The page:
In what court watchers have called a significant win for libel defendants, a British judge has found for Google in a defamation case. Metropolitan International Schools had sued Google over search engine results which turned up comments that Metropolitan did not like. Mr. Justice Eady, ruling for Google, wrote that the company was a "facilitator" and not the writer or the publisher of the comments, concluding "[T]here are two reasons which in my judgment justify setting aside the Master's order. First, I do not consider that on the evidence before me the Third Defendant can be regarded as a publisher of the words complained of, whether before or after notification. Accordingly, on the evidence before me, I can conclude that the Claimant would have "no reasonable prospect of success". Secondly, I regard the misrepresentations and omissions, as to the nature of the cause of action relied upon, as sufficiently serious to justify setting aside the Master's order in any event." Here's more from the Guardian. Here's a link to the text of the ruling.
This article examines the foundational cases dealing with public employment free-speech rights and the evolution of the United States Supreme Court's public employment free-speech jurisprudence. In each case since Pickering v. Board of Education - the seminal case on public employment-free speech jurisprudence - the Court has attempted to navigate and clarify the nuances of the Pickering balancing test - the balancing of the employee's free speech rights against the public employer's interests in operational efficiency. This article reveals through comprehensive examination of these cases that the Court in its interpretation of the Pickering balancing test established to protect employees, has steadily taken away sub silentio the protection of public employees' free speech rights to the pro-employer era that reigned mostly pre-Pickering.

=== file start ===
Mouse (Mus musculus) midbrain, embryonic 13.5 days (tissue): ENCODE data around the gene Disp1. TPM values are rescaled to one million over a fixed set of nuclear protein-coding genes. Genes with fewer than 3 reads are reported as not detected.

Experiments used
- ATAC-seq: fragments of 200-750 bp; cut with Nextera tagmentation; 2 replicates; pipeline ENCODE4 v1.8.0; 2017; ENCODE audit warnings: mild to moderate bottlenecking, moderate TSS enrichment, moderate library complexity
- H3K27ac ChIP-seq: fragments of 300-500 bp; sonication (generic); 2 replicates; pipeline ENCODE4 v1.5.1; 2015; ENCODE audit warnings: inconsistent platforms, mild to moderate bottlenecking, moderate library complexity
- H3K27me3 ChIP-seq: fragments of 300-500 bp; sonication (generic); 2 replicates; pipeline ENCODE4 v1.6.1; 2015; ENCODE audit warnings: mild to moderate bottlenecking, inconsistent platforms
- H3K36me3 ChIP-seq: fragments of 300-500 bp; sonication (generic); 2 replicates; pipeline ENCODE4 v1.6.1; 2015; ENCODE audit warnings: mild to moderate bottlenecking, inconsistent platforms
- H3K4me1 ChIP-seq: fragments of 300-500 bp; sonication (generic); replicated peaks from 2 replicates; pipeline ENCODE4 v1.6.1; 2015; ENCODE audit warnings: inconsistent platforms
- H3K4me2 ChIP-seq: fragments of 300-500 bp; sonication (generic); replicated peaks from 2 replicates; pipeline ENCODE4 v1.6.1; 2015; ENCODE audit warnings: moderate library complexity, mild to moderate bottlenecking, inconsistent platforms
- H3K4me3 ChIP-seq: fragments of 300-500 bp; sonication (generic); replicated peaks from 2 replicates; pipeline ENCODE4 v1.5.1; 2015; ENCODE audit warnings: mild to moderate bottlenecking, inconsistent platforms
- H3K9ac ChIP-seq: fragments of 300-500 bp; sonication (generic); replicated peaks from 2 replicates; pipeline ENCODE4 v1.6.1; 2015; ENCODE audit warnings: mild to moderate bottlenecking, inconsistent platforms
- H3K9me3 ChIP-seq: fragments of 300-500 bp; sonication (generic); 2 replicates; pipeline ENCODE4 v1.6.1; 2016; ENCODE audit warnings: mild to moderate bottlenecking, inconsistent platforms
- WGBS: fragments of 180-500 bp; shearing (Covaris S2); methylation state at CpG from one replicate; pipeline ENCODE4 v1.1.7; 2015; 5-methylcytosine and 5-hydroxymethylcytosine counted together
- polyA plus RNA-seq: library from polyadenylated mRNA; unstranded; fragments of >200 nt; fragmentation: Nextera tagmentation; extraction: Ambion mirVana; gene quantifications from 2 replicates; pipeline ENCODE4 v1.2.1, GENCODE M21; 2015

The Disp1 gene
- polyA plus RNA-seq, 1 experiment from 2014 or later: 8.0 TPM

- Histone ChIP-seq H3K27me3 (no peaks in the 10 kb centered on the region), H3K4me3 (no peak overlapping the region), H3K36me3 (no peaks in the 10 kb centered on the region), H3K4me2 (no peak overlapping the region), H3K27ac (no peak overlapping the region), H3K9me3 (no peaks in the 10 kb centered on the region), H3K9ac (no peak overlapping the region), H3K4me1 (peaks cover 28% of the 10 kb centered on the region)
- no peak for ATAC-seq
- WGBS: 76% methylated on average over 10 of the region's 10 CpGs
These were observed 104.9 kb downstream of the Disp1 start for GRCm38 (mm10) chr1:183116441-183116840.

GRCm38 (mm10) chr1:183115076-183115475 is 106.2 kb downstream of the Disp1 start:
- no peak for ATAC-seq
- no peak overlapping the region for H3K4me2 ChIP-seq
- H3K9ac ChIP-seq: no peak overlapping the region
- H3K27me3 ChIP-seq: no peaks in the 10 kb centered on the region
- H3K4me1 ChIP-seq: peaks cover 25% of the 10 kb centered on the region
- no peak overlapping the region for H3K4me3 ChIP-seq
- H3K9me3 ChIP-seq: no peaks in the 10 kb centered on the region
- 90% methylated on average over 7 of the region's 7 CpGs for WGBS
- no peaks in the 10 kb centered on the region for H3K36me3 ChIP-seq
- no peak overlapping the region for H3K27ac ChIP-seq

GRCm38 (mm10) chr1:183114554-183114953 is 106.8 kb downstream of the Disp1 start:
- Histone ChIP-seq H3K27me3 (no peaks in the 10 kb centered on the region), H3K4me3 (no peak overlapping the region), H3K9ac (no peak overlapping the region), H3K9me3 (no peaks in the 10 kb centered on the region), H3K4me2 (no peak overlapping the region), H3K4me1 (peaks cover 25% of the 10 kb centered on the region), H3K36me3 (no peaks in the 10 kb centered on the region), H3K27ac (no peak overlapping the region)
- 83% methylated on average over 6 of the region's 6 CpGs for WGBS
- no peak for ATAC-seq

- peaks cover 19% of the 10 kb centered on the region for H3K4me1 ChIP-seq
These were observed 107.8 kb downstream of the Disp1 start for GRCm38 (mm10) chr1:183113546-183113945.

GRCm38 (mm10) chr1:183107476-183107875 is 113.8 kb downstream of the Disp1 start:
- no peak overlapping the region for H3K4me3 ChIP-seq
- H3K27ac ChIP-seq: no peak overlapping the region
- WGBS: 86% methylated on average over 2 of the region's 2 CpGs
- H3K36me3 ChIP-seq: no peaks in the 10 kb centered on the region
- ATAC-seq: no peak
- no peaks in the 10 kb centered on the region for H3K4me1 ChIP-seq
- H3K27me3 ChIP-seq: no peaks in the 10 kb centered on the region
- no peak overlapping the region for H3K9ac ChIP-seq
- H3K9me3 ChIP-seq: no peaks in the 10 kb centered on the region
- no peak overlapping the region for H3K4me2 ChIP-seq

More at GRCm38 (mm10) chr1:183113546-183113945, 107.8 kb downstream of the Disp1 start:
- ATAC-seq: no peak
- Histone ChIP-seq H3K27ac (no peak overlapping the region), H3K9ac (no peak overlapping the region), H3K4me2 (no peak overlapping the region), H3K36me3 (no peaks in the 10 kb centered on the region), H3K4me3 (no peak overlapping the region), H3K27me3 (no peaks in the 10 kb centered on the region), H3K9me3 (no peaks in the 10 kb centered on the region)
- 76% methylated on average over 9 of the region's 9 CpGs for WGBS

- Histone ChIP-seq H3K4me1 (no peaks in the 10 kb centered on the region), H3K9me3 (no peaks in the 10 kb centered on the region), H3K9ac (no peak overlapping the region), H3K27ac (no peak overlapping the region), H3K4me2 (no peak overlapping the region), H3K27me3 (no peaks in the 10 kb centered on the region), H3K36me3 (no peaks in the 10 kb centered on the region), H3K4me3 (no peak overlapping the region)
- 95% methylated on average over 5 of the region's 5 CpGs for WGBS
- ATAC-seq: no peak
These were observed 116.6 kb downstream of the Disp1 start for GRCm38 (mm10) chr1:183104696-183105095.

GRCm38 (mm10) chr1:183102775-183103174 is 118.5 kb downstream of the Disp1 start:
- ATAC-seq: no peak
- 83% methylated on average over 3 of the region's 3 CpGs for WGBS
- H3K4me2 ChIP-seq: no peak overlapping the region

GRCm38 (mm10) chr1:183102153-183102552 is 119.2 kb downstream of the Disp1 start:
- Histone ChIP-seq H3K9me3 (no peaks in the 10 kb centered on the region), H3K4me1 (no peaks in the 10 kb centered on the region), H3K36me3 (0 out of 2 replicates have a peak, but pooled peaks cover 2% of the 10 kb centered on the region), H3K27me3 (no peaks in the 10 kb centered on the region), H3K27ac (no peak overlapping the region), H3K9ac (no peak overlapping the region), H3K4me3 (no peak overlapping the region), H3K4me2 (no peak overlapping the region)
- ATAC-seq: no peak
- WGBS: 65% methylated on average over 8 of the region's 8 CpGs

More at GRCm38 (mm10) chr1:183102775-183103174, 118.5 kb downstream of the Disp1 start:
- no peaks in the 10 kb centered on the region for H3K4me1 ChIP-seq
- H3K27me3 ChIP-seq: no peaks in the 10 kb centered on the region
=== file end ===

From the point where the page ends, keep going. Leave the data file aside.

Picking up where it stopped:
This paper seeks to clarify the legal treatment of the conduct of uploading and downloading, distinguishing those that are allowed, those that are a civilly wrong and those that are criminal. In order to do so we will distinguish between torts against the Intellectual Property Law and crimes against intellectual property, with emphasis on the analysis of the elements of the crime: “animus lucrandi” and “causing a loss”, as they have been interpreted in doctrine, by the courts and in this proposed solution. Finally we propose to establish a means of control for the owners of P2P servers and administrative sanctions for the violation of these means. To achieve that we suggest a system to filter the protected contents based on the hash of the file.
Download the article from SSRN here. N.B. The article is in Spanish.
Monday, July 20, 2009